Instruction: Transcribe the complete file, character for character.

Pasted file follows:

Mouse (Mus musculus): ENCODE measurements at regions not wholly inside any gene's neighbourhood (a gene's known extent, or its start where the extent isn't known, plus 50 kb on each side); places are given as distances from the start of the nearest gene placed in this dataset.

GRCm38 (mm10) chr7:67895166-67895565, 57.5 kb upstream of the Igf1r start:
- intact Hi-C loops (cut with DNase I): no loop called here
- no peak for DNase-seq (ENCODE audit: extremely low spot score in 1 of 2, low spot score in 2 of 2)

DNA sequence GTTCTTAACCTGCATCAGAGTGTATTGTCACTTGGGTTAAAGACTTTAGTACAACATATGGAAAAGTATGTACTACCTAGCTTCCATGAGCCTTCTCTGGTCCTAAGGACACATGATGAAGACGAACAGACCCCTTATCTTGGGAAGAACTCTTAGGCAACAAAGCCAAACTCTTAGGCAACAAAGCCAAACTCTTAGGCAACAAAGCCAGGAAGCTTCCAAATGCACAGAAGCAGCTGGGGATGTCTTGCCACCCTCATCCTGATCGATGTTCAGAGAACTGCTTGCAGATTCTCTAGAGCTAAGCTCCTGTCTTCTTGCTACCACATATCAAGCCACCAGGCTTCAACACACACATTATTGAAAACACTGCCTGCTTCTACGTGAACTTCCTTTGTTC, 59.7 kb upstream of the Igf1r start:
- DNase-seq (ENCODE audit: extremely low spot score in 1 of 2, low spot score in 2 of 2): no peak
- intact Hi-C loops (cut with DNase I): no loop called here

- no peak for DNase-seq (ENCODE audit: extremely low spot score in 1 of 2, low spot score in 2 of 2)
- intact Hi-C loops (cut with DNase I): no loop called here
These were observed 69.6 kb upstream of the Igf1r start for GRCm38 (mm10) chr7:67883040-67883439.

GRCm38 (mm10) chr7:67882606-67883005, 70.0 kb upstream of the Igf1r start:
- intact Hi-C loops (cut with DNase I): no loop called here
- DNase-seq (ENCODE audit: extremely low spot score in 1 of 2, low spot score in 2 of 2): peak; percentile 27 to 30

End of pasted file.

Mouse (Mus musculus): ENCODE measurements at regions not wholly inside any gene's neighbourhood (a gene's known extent, or its start where the extent isn't known, plus 50 kb on each side); places are given as distances from the start of the nearest gene placed in this dataset.

GRCm38 (mm10) chr7:67895166-67895565, 57.5 kb upstream of the Igf1r start:
- intact Hi-C loops (cut with DNase I): no loop called here
- no peak for DNase-seq (ENCODE audit: extremely low spot score in 1 of 2, low spot score in 2 of 2)

DNA sequence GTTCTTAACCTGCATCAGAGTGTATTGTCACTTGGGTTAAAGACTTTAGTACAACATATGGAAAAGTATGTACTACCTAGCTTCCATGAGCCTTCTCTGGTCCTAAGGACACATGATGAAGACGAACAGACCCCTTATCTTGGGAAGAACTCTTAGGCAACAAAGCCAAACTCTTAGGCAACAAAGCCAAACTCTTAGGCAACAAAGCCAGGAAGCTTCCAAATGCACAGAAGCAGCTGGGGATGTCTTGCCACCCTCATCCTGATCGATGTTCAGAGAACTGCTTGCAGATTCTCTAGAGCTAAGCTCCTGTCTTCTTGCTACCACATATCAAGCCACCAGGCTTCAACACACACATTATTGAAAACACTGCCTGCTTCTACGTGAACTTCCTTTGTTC, 59.7 kb upstream of the Igf1r start:
- DNase-seq (ENCODE audit: extremely low spot score in 1 of 2, low spot score in 2 of 2): no peak
- intact Hi-C loops (cut with DNase I): no loop called here

- no peak for DNase-seq (ENCODE audit: extremely low spot score in 1 of 2, low spot score in 2 of 2)
- intact Hi-C loops (cut with DNase I): no loop called here
These were observed 69.6 kb upstream of the Igf1r start for GRCm38 (mm10) chr7:67883040-67883439.

GRCm38 (mm10) chr7:67882606-67883005, 70.0 kb upstream of the Igf1r start:
- intact Hi-C loops (cut with DNase I): no loop called here
- DNase-seq (ENCODE audit: extremely low spot score in 1 of 2, low spot score in 2 of 2): peak; percentile 27 to 30